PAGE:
Companies must offer good incentives

Companies must consider offering a range of attractive benefits to prompt highly skilled staff to take a move to the Middle East or Africa, writes Alan Hosking

HR directors are agreed that sending employees on expat assignments from an industrialised country to a developing country can be a double-edged sword. There is a high cost to the company for two reasons. The first is that it is usually highly skilled people who are selected for expat assignments, as companies must minimise the risk of failure. The second is that to encourage highly skilled people to accept the assignment, there has to be a strong incentive for them to forego the convenience of a comfortable life in their home country.

Remuneration and benefits for expats working in Africa and the Middle East are determined by the need to provide sufficient incentive for the assignee to accept the position, industry standards, location, the company’s size, the expat’s skills and experience, and competition for the job.

Large corporations are well placed to provide packages that include a generous salary and allowances, enabling expats and their families to enjoy a lifestyle equal to or slightly better than that in their home country.

To prompt a senior person to accept an expat assignment in Africa or the Middle East, companies must be prepared to offer very attractive expat benefit packages. To begin with, companies usually do everything to secure the necessary work and residence visas and permits and also cover the costs for them. The cost of visas for dependents (which may need to be renewed annually) are usually also covered.

Research has indicated that 80 per cent of foreign assignments are terminated because the spouse was unhappy. It is therefore very much in an employer’s interests to provide support for the spouse in order to lower the risk of the assignment being terminated prematurely. Employers should determine what work, educational and social opportunities, leisure and other facilities and associations are available for spouses. Where a spouse is giving up a career to accompany their expat partner, it may be worthwhile for companies to provide allowances for spouses to continue with studies and so forth.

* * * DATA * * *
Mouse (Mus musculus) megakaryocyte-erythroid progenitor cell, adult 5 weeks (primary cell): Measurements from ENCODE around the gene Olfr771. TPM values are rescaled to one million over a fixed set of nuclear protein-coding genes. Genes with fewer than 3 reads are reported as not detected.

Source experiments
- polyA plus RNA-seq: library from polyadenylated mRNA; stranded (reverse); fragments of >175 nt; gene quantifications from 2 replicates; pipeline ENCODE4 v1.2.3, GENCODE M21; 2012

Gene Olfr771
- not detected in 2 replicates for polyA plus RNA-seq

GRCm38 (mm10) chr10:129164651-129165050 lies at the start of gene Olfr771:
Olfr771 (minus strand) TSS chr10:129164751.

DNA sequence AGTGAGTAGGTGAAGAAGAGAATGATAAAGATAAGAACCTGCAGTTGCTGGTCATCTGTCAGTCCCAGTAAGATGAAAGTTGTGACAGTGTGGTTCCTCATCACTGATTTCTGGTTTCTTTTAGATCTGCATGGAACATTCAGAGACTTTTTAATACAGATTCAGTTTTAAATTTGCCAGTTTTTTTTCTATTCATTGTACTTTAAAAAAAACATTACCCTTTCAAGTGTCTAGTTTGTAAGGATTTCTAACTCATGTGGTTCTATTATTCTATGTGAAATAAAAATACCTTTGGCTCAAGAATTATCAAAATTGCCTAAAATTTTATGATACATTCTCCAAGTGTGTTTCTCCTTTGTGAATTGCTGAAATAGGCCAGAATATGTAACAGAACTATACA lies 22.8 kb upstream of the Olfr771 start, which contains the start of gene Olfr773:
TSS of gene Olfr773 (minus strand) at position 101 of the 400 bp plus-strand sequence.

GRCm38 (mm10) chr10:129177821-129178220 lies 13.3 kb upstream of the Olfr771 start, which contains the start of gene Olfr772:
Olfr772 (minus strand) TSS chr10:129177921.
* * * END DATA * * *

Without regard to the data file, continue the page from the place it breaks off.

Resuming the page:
The happiness of children is another critical factor to the success of an assignment. Many companies therefore pay for schooling in order that expat children can receive the best possible education. This is an expensive component of a benefits package, costing in the region of £10,000 (approximately $14,000) per year for an International School. There is also the cost of books, meals, transport and other equipment.

Taxes and pensions are also important. While some countries in the Middle East allow for tax-free salaries, local taxes may have to be paid. Companies should establish what the tax laws in the assignment country are, in order to make provision if necessary and to inform the expat if their salary and benefits will be affected by local tax.

Companies also have the option of offering a guaranteed annual bonus, a "contract completion" bonus, a performance bonus or an incentive bonus. These can range from half a month’s pay to a month’s pay or substantially more.

Removal and shipping costs must also be considered. This benefit ranges from a company paying only for an excess baggage allowance to unlimited expenses for shipping the expat’s personal belongings to their new home. A container load for this purpose can cost in excess of £5,000.

Housing or a housing allowance is usually provided, and houses are usually styled according to western standards, air conditioned and fully furnished. Utility bills may be paid by the company, which often also attends to maintenance and upkeep. Some companies will assist employees with purchasing a property so they can build equity. Smaller companies may provide an allowance and leave the expat to find their own accommodation.